I once used a designer from Denmark. The job was quick and light, but also well-executed and done for less than half of what some local designers wanted to charge. Sometimes the American dollar stretches farther overseas.
The best place to locate Web designers is on the Internet. Sites like Yahoo! Careers, Yahoo! Yellow Pages, Headhunter.net, and The Job Resource Online maintain résumés and listings of professional Web-site designers. If you want someone local, most of these services also provide geographic location as one possible search criterion.
If location is less important than high quality and low cost, consider reviewing Web-site design studios using one of the Internet search engines. Most of the top 20 search engines contain categories and subcategories devoted to Web-site design.
Templates and other low-cost designs
The area between hiring a professional designer and doing it yourself contains numerous possibilities. The most typical (and often most cost-effective) involves using a design template.
Templates enable you to use a predesigned look and feel for your site. Templates come in all formats, shapes, and sizes. They usually govern the appearance of buttons, links, fonts, and whatever other site characteristics you desire.
Microsoft FrontPage provides a good example of using a Web site template, called themes (the FrontPage term for design templates). The typical installation of FrontPage includes the setup of several Web site themes. During the process of building your site, you can apply a theme provided by FrontPage, or one you have customized.
Themes provide your site with an overall design, look, and feel that governs the way fonts are displayed, buttons are set up, links are created and maintained, and so forth. When new pages are created and added to your site, the theme can be automatically applied to it so that it maintains the same look and feel as the other pages on your site.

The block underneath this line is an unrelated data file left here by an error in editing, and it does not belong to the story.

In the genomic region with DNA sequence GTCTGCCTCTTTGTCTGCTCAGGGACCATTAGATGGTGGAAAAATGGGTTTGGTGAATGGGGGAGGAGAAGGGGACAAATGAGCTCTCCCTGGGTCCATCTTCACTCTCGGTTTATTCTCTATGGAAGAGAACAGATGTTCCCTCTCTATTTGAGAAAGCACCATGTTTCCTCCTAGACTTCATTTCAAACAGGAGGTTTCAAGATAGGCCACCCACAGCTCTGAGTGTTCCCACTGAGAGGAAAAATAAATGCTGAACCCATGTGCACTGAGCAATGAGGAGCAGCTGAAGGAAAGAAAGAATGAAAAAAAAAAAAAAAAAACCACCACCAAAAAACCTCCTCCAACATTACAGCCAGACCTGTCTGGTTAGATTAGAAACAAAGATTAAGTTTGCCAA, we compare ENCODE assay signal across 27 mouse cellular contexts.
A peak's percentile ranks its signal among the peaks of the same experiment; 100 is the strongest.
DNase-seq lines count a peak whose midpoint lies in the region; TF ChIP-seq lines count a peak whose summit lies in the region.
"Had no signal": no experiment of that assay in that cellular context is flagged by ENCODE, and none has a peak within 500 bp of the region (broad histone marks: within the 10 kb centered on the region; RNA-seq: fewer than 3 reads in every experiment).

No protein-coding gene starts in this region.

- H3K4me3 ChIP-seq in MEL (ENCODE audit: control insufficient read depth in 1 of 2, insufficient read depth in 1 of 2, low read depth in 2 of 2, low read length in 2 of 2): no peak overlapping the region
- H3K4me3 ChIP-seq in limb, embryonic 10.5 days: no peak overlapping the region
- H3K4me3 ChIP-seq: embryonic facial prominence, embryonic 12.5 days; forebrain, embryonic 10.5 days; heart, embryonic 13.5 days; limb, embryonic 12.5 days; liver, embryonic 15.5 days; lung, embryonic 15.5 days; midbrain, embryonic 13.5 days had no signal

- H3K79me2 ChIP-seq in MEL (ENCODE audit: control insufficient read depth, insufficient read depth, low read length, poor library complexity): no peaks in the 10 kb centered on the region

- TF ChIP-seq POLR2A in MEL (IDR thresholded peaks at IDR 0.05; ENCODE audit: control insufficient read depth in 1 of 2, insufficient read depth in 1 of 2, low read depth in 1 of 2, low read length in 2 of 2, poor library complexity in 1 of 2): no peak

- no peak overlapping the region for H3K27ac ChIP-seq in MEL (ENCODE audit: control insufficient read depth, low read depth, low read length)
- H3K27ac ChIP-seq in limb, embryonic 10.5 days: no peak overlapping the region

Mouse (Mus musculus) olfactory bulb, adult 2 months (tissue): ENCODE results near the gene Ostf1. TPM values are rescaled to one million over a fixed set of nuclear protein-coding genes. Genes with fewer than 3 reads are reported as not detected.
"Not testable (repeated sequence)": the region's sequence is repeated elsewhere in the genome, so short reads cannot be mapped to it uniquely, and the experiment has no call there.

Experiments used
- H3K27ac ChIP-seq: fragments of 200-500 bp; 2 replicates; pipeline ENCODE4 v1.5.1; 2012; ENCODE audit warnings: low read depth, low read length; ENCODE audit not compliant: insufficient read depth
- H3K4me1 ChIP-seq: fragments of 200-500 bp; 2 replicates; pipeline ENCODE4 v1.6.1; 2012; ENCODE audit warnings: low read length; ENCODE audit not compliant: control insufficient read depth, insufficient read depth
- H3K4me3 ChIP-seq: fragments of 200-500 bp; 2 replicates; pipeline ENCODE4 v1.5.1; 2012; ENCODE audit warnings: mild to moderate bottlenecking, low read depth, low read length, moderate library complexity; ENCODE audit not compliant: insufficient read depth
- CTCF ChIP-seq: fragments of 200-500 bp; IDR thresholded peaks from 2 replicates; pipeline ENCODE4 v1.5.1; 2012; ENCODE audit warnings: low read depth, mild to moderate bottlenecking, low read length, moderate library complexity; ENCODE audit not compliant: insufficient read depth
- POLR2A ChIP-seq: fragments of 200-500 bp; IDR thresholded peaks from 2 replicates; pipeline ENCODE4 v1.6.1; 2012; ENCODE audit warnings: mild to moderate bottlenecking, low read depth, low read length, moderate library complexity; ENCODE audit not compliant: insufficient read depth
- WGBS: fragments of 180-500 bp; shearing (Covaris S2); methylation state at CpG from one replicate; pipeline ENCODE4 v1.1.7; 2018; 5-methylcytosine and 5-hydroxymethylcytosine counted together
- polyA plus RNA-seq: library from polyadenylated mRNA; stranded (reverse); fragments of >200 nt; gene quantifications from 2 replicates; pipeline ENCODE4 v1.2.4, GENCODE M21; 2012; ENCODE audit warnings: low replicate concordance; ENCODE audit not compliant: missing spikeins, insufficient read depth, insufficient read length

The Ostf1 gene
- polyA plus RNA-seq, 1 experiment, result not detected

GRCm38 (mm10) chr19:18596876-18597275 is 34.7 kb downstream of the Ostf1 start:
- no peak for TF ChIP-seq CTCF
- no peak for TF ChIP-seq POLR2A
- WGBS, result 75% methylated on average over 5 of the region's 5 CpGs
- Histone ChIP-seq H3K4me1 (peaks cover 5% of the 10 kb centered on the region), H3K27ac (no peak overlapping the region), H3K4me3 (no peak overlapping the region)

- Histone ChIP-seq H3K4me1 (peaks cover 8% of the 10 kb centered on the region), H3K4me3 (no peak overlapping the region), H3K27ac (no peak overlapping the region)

While the stock themes issued with the application are adequate designs, many people will be dissatisfied with the limited choices. Fortunately there is a burgeoning third-party FrontPage theme-development business available on the Internet. Visit any of the major search engines and search on the phrase FrontPage Theme, and you’ll receive plenty of potential resources. Some of them include themesets.net and Theme Gallery. Visiting these sites is also useful for reviewing some of your site design possibilities.
Most FrontPage themes can be acquired from third parties for less than $10. Of course using them presumes some working knowledge of FrontPage, but not much.
Users of Macromedia’s Dreamweaver have access to professionally designed templates. Similar to FrontPage themes, Dreamweaver users have a large library of Macromedia and third-party templates from which to choose.
Do it yourself?
This option is listed last because it’s the most problematic. Nine times out of 10, designing your own site should not be a viable option. Admittedly, designing a site on the Web can be fun, but if it’s your business you need to be serious.
Some people have a knack for design and can pull it off. But these individuals are rare. If you’re an artist, it’s possible you could do it. If you have a penchant for publication graphics, you might be able to succeed. But even if you have an artistic flair, knowing how to translate it into your business Web site is an entirely different matter.
If you still believe you can design your own professional site, make sure you get some guidance. A couple of good references include the Web Style Guide: Basic Design Principles for Creating Web Sites and Creating Killer Web Sites. In addition to the Web sites, you can also attain these titles in book form. If you’re a neophyte to Web-site design, resources like these are mandatory tools.
The look and feel of your Web site is one of its most important characteristics. How users view your site determines in part whether they’ll want to return. Fortunately you have plenty of design options from which to choose.